DataFaucet ORM


An iterator is a convenient way of combining the power of active record objects with the performance of a gateway. The iterator simply takes a query and an active record object and then allows you to loop over the query and load each record into the same active record object instead of creating an array of individual records. This improves performance considerably since only the one active record object is in memory throughout the loop.

In the example below, imagine that the active record object represents a table containing the columns FIRSTNAME and LASTNAME and the function getFullName() returns the person's name in the format "LASTNAME, FIRSTNAME". Now the potential exists that at some later time you may want to change the way names are formatted -- perhaps the internal logic to determine how to format names may vary based on some other variables at run-time to suppot international clients. Keeping the functionality for getting full name in the active record may not eliminate the need to rewrite code, however, it may still reduce the amount of code you need to rewrite since it allows the formatting to be reused.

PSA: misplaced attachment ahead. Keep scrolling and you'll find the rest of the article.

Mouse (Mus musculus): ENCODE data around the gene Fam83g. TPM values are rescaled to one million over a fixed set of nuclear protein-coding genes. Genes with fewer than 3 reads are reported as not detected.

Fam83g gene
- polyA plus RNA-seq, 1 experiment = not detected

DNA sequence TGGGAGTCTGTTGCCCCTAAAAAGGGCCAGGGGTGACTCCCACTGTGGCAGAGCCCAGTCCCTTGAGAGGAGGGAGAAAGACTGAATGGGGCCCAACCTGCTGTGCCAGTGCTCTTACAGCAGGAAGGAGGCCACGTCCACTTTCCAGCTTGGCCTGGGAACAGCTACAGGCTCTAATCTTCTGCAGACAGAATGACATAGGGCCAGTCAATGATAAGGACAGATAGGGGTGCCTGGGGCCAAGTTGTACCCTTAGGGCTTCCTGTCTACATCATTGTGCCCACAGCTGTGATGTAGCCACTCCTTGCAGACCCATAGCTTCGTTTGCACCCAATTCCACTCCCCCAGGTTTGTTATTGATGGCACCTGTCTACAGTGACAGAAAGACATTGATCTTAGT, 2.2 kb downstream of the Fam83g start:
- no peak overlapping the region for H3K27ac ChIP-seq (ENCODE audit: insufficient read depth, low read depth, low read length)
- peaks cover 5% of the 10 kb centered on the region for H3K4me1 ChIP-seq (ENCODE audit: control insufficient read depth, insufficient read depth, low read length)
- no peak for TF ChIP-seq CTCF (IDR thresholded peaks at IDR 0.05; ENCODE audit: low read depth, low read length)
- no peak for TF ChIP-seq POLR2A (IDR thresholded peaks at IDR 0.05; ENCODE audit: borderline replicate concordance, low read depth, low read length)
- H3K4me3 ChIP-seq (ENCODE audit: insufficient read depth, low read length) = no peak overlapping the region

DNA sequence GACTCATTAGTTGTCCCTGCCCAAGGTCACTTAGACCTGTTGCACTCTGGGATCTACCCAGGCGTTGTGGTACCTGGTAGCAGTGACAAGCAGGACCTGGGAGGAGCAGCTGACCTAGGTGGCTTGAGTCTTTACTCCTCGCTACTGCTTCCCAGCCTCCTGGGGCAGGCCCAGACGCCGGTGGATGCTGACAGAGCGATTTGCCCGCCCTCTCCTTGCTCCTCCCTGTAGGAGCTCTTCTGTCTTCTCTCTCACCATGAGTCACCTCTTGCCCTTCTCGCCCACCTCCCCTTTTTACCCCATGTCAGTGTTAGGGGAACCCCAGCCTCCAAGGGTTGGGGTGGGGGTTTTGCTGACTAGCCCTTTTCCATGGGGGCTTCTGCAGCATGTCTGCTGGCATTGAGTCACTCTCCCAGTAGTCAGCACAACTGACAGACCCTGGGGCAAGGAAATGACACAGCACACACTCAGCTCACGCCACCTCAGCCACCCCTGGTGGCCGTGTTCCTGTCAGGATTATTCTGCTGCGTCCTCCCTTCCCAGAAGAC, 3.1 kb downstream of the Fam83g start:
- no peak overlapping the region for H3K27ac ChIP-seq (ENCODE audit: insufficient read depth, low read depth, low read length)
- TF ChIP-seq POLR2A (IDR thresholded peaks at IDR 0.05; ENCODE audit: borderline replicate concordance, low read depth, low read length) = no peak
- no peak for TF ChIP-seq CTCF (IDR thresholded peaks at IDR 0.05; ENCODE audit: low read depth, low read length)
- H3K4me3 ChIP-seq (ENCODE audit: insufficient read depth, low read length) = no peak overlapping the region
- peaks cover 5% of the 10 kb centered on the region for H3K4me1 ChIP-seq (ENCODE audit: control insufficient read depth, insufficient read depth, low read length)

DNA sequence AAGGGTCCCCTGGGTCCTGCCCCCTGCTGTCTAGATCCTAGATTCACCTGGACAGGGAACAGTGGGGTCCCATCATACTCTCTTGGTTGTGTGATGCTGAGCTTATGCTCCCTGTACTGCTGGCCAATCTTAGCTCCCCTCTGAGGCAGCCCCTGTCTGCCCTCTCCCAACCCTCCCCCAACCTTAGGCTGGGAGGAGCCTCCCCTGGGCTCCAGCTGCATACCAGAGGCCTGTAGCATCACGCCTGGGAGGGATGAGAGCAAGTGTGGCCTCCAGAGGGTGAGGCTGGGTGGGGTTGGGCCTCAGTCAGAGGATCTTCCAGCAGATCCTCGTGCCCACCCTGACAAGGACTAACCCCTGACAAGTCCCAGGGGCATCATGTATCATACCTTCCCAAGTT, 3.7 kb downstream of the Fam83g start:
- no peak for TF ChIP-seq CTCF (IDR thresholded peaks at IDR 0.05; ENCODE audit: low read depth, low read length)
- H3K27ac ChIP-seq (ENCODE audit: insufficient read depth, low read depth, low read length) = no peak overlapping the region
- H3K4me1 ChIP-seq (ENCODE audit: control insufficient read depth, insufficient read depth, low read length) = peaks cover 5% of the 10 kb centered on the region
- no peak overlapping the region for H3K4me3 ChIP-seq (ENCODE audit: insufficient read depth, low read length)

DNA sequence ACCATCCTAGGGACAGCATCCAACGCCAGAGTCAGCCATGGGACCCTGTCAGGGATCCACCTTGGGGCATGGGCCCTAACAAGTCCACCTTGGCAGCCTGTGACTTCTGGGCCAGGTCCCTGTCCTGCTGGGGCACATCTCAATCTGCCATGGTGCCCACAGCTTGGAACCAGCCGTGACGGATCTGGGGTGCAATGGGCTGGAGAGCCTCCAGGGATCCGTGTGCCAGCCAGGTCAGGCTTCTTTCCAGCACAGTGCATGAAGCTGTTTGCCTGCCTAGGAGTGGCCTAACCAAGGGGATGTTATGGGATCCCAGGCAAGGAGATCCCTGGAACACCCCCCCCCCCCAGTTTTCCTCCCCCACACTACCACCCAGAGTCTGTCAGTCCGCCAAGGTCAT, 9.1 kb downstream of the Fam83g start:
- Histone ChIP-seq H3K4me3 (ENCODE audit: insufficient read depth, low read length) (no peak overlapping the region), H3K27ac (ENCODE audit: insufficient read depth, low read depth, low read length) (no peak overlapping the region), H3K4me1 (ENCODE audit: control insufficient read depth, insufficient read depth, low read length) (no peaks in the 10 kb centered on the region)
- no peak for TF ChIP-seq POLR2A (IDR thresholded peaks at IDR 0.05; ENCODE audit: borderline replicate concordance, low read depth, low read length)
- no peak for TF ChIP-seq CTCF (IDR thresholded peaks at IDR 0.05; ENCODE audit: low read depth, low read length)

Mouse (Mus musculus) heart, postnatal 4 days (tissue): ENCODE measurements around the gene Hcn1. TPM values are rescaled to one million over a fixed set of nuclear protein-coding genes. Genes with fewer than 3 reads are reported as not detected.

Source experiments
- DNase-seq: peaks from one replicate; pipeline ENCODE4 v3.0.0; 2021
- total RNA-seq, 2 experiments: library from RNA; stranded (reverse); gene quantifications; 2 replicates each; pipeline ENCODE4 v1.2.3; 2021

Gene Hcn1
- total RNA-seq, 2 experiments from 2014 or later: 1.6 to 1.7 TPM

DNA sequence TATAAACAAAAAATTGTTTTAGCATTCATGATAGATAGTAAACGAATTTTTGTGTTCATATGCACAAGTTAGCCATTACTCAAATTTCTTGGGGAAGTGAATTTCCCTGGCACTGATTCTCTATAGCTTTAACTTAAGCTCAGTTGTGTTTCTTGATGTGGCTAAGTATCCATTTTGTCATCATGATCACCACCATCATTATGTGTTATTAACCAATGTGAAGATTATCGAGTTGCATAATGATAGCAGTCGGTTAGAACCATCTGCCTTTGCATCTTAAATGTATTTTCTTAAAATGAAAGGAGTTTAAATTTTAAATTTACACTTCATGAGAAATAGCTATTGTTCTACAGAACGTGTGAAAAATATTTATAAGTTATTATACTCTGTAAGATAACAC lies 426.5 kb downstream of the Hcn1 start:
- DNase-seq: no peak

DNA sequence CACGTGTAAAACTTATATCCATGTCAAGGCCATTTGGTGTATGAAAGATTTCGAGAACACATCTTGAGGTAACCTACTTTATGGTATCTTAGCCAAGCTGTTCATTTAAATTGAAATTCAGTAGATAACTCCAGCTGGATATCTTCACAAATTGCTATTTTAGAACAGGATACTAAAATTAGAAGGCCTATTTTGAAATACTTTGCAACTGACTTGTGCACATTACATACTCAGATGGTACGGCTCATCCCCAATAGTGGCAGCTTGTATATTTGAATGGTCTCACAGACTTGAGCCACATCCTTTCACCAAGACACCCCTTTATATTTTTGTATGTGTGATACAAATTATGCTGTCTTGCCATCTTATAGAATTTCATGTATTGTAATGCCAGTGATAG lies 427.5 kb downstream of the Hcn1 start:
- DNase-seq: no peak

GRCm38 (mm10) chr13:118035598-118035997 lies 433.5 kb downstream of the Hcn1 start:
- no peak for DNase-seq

<cfset ds = request.DataFaucet.getDatasource() />

<cfset gateway = ds.getGateway(className="my.peopleGateway").init() />
<cfset ar = ds.getActiveRecord(className="my.personRecord").init() />

<cfset iterator = CreateObject("component","datafaucet.system.iterator") />
<cfset iterator.init(,ar) />

      <cfloop condition="">

The methods of the iterator object should be pretty self-explanatory. The public methods allow you to retrieve the query, the record or the current index via the getQuery(), getRecord() and getIndex() methods, however most of the work you do with an iterator won't focus on these methods. Instead you'll mostly use to move to the next record. The additional method iterator.back() will allow you to traverse the query in reverse, or iterator.moveTo() will allow you to move to a specific record, while iterator.first() and iterator.last() will move to the first or last record respectively. Iterator.length() will return the size of the loaded query and iterator.more() will tell you if there are more records.